Welcome Warning

THEME:  An Unexpected Hour……Silence (the word for this Sunday)
TEXTS:  Isaiah 11:1-10 – A shoot from the stump of Jesse…
Psalm 72:1-7, 18-19 – Judge with justice….
Matthew 3:1-12 – John the Baptist’s welcome warning

In those days John the Baptist appeared in the wilderness of Judea, proclaiming,    Repent, for the kingdom of heaven has come near.’

This is the one of whom the prophet Isaiah spoke when he said,
‘The voice of one crying out in the wilderness:
“Prepare the way of the Lord, make his paths straight.”

Now John wore clothing of camel’s hair with a leather belt around his waist,
and his food was locusts and wild honey.

Then the people of Jerusalem and all Judea were going out to John,
and all the region along the Jordan, and they were baptized by John in the river Jordan, confessing their sins.

But when John saw many Pharisees and Sadducees coming for baptism, he said to them,

‘You brood of vipers! Who warned you to flee from the wrath to come?
Bear fruit worthy of repentance. Do not presume to say to yourselves,
“We have Abraham as our ancestor”;  for I tell you, God is able from these
stones to raise up children to Abraham.
Even now the axe is lying at the root of the trees;
every tree therefore that does not bear good fruit is cut down and thrown
into the fire.

‘I baptize you with water for repentance,
but one who is more powerful than I is coming after me;
I am not worthy to carry his sandals.
This one will baptize you with the Holy Spirit and fire.
His winnowing-fork is in his hand,
and he will clear his threshing-floor and will gather his wheat into the
granary; but the chaff he will burn with unquenchable fire.’

Holy wisdom, holy word!

Advent’s Call to Waiting and Silence

Last Sunday we began Advent with a strong word from Jesus late in Mathew’s Gospel. Sarah reminded us in her sermon that this gospel promises that “Jesus is coming.”

Jesus’ words were a wake up call for Matthew’s community – an urban, wealthy, comfortable community some 40 years after Jesus – people whose initial fervor and faithful discipleship was waning.  It is a wake-up call for us in a community not unlike Matthew’s urban community living under empire. Come to the adult study hour following worship to hear the biblical choice and contemporary consequence of living under urban empire when Wes Howard-Brook will introduce his new book, Come Out My People.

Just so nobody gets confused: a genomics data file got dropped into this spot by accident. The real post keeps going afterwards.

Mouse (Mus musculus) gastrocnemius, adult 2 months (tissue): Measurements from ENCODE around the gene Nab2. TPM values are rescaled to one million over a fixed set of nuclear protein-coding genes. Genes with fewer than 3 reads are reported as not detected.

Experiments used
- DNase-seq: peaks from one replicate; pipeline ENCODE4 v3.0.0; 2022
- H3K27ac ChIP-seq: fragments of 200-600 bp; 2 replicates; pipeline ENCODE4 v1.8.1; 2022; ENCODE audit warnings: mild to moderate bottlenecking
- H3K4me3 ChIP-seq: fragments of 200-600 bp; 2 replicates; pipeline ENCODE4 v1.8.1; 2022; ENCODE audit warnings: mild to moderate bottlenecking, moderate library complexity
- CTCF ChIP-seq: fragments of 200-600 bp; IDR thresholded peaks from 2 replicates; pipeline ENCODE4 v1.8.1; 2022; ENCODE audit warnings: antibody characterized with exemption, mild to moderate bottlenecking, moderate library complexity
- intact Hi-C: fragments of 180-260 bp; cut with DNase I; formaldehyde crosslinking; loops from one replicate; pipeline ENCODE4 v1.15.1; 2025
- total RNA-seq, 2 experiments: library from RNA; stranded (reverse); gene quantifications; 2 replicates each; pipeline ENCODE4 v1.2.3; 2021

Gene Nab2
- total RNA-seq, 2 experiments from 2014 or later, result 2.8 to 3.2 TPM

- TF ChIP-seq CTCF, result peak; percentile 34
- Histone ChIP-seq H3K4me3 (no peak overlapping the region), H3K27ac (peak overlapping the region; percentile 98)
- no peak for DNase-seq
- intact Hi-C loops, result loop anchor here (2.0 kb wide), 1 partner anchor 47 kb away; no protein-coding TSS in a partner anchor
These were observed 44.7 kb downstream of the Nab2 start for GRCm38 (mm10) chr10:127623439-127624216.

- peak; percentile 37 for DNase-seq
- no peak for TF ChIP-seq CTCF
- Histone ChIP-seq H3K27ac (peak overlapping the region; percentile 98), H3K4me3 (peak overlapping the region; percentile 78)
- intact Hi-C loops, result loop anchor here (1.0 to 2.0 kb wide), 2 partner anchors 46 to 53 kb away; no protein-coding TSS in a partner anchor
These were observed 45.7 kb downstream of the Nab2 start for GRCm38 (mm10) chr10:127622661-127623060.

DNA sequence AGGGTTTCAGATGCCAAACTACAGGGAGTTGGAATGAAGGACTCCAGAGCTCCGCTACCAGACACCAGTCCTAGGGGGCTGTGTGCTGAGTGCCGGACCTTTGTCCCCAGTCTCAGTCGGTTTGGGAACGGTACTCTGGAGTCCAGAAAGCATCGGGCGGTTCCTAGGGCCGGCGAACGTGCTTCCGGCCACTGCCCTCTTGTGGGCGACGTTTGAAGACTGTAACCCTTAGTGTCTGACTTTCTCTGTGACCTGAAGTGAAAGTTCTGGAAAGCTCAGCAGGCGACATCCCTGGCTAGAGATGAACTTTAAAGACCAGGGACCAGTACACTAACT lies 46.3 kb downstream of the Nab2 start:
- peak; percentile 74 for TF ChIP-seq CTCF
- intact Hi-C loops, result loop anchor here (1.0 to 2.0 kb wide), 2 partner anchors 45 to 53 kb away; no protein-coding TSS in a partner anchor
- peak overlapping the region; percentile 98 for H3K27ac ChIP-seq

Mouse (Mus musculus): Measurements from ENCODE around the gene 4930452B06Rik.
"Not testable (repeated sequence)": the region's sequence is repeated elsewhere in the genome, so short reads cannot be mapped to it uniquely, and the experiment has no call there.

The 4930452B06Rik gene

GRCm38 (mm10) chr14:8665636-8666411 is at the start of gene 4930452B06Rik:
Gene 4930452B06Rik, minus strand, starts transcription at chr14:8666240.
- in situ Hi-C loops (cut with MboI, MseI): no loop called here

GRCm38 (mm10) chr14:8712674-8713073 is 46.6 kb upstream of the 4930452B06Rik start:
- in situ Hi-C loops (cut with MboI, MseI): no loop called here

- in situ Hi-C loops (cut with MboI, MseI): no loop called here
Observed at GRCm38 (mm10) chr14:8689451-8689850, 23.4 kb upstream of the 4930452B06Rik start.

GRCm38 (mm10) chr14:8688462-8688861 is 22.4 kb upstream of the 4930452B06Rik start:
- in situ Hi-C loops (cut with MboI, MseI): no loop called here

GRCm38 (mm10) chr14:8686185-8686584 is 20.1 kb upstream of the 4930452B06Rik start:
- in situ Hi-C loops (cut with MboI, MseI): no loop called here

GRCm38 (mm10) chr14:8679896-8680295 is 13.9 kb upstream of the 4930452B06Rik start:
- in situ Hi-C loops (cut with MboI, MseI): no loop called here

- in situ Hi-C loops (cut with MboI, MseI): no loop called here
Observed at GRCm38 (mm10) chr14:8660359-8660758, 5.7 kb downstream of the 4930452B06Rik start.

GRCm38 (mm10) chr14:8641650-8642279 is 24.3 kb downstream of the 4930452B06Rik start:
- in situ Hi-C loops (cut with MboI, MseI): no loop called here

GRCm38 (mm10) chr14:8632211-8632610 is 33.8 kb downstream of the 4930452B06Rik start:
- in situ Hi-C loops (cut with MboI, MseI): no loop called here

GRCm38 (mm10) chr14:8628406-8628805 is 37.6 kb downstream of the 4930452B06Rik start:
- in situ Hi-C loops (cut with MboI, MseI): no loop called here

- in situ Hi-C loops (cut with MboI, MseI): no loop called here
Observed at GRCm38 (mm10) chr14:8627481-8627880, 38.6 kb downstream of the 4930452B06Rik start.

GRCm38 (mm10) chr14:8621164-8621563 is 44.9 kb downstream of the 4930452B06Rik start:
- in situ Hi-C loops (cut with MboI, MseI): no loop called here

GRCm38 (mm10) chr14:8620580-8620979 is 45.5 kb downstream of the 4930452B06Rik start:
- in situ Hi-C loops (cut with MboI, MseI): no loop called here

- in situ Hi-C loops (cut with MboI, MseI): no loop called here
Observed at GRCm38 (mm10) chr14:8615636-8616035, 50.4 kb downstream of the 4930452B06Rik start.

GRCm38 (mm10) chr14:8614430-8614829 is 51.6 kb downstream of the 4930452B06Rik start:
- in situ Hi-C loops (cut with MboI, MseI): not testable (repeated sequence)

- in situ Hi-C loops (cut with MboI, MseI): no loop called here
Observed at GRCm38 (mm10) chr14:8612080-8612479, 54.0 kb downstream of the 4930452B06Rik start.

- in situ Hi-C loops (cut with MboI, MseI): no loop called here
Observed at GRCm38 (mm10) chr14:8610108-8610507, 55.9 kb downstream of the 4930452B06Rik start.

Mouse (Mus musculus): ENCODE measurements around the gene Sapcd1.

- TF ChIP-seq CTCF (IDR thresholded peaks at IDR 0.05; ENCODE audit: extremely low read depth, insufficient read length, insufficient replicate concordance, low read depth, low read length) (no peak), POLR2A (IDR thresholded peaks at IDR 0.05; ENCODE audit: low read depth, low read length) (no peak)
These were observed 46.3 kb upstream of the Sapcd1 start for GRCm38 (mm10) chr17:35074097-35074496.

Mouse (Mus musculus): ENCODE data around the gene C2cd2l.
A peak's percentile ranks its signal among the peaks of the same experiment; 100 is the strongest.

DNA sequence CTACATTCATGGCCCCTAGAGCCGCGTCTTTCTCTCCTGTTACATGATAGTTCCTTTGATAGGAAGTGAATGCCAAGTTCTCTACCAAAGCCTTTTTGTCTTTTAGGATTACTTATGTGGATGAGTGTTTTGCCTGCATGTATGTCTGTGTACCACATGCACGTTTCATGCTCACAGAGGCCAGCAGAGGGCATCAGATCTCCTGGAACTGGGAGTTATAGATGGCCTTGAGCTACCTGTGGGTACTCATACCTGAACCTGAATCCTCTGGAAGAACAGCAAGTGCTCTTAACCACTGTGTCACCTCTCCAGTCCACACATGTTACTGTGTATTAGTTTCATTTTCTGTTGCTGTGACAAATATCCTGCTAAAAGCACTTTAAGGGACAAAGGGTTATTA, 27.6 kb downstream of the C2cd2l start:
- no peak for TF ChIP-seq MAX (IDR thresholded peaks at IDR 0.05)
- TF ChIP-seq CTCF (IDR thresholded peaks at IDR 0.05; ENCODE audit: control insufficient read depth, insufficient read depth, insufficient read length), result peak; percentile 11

Last week’s Advent word was waiting – alert waiting that awakens us to God’s reign in Jesus. This week’s Advent word is silence. Having heard the gospel and Isaiah I am tempted to let us sit in silence waiting on Jesus in the midst of these visual aids for worship: the Advent candles, the sundial, the words waiting and silence. Instead I want to guide us in our response to the gospel with your participation and some silence.

John the Baptist’s Welcome Warning

As I listened to the Gospel two words kept coming to me: welcome warning.

Is John the Baptist speaking a word of welcome or of warning? Is it for people of the first century or the 21st century? Hold that in your heart and mind for a moment and we’ll get to those questions with time for silence and your response.

First, a word about Advent connected with today’s gospel. Advent means “coming” – from the Latin word ad-veniens meaning “coming toward.” God’s reign is “coming toward” us in Jesus. John the Baptist proclaims it as “the kingdom of heaven has come near” and is already happening in Jesus. But God’s reign “coming toward” us calls for our “coming toward” God’s reign of faith, hope, love, peace, justice, truth, mercy, and grace. We recognize God’s reign “coming toward” us to the extent that we “come toward” God’s reign in Jesus Christ. That is the meaning of “Repent” – our turning around and “coming toward” the reign of God that is already coming toward us. Our repentance is both communal and personal.

John the Baptist is the no-holds-barred preparer of the way who brazenly opens the door to God’s coming reign and begins baptizing people into it. In the gospels we hear and see John in living color.

Is this bold preparer of the way proclaiming a word of welcome or warning? We will listen again to three portions of John’s proclamation. Then we will ponder our question focusing on a phrase from each of John’s 3 proclamations.

JB Proclamation 1:

In those days John the Baptist appeared in the wilderness of Judea, proclaiming,
Repent, for the kingdom of heaven has come near.’

Do we hear John’s word as welcome or warning?

Sit and ponder that question in silence for a minute. [.…silence….]

You may choose to remain in silent pondering within your own heart. Or you may turn to the person next to you and both share briefly whether you hear “Repent” as welcome or as warning. Take just 3 minutes for this — so each of you have a minute to say something and then a minute talk about it together. [….3 minutes talking in pairs….]

Who would like to tell us what you shared in your conversation with another person?

JB Proclamation 2:

Next we hear what John wore and ate and who all came to be baptized by John in the Jordan River. Suddenly John the Baptist ratchets up his words from the strong word to “Repent” with a stronger word to some people coming to the baptismal waters of the Jordan River. Listen again:

But when John saw many Pharisees and Sadducees coming for baptism, he said to them,
‘You brood of vipers! Who warned you to flee from the wrath to come?
Bear fruit worthy of repentance.
Do not presume to say to yourselves, “We have Abraham as our ancestor”;
for I tell you, God is able from these stones to raise up children to Abraham.’